Many people find this movie painfully dull which is a similar sentiment sometimes lavished upon Brokeback Mountain. Without the intense sex scenes and historical background, if you aren’t into long dialogue in a foreign language (Mandarin), it may seem boring. While Brokeback Mountains is entirely in English, the same could be said as to why many people tolerated watching it after its release. For without the idea of two men being intimate, perhaps this would be another boring country-western film. What makes this movie stand out to me is society’s duality, the environment, and everyone involved. Mr. Yee represents power and resistance in public, but his lust for Chia Chi is displayed in his ferocious sexual power behind closed doors. While Chia-Chi appears timid before she takes this assignment, she comes off as brave when playing Mrs. Mak. The dichotomous characters all play roles that somewhat problematic and contradictary but it adds substances to the story.
This is an erotic espionage war drama on the surface, but for me, I see it in another way. I see this through the gaze of a woman who is repressed sexually, controlled by her gender, the men around her.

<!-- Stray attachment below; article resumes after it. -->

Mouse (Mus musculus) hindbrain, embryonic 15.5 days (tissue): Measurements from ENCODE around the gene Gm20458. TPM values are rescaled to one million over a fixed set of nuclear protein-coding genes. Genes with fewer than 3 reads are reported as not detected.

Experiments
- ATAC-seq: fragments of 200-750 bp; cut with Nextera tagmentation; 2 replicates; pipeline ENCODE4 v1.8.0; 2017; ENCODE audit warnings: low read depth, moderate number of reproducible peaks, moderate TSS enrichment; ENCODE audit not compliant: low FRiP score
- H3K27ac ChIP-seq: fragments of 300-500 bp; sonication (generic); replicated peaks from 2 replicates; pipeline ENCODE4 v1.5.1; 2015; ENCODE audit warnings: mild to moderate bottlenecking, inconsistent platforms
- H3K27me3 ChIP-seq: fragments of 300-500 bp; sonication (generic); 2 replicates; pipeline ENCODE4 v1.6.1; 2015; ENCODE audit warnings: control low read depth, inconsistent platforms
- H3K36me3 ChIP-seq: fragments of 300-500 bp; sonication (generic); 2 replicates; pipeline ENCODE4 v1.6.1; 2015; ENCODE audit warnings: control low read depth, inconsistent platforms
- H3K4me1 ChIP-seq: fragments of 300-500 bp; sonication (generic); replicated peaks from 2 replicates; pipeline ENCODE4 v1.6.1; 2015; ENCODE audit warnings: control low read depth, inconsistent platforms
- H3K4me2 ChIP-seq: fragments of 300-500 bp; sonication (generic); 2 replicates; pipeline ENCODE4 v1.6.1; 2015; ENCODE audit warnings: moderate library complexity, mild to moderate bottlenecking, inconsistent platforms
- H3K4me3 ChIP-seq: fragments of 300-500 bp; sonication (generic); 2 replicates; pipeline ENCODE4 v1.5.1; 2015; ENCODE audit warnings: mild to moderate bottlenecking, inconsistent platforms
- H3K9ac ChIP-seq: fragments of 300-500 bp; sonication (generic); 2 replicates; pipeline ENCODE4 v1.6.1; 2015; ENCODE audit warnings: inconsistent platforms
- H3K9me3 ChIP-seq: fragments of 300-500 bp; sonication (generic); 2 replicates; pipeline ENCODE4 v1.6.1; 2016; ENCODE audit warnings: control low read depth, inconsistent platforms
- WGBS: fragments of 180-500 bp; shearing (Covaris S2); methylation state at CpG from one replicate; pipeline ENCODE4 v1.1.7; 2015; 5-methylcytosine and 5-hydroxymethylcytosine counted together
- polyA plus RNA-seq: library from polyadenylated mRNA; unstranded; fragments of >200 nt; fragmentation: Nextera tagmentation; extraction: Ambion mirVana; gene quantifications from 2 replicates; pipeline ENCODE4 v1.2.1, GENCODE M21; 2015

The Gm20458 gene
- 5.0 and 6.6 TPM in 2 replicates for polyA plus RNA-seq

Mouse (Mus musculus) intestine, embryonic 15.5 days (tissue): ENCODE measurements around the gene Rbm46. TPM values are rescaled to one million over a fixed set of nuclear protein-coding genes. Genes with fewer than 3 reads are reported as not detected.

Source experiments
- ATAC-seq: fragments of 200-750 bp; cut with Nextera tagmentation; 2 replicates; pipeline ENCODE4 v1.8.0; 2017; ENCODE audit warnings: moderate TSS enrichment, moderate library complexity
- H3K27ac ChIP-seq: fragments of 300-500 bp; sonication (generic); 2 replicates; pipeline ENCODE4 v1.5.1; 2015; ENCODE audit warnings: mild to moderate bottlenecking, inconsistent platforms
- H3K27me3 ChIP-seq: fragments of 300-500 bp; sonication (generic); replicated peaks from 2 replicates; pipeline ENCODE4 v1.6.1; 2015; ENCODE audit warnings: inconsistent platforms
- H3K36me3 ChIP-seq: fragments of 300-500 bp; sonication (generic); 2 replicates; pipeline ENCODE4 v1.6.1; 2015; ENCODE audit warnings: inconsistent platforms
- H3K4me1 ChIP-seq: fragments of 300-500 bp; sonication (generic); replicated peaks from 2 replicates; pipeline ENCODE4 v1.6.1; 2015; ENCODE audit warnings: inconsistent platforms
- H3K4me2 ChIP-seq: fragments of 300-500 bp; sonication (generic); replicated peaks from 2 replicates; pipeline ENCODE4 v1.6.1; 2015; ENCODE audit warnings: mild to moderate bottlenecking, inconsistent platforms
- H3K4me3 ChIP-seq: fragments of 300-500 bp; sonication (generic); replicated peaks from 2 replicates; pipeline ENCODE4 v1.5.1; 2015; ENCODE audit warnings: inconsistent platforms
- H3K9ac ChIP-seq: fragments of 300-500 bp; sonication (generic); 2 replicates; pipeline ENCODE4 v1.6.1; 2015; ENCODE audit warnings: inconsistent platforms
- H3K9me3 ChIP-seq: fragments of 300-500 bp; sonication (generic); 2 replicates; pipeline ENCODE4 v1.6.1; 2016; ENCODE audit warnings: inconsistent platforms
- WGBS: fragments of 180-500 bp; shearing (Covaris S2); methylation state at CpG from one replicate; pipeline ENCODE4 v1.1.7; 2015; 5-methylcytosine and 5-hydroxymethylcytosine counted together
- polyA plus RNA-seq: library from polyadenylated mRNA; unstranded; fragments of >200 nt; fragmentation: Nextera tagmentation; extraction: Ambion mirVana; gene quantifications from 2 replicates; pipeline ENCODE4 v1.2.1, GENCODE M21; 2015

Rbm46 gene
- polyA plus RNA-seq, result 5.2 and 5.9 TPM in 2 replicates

Acting became Chia Chi’s escape out of poverty, but ultimately it allowed her to experience the type of sex she may have never had the courage to have.
It’s an understated way to show that women are still guarded about their sexuality, instead of putting their true self out there; a character must be constructed to represent this side of them.
While the sex scenes depict violence, they are also erotic and describe a type of female fantasy a large population of women tends to have when thinking about the traditional role of their desire. I tend to wonder if this fantasy came to us naturally or was it inflicted upon us by men and the societies they control. Even though Chia-Chi seems free in her role as Mrs. Mak, I also wonder what part of her desire for Mr. Yee was naturally her own.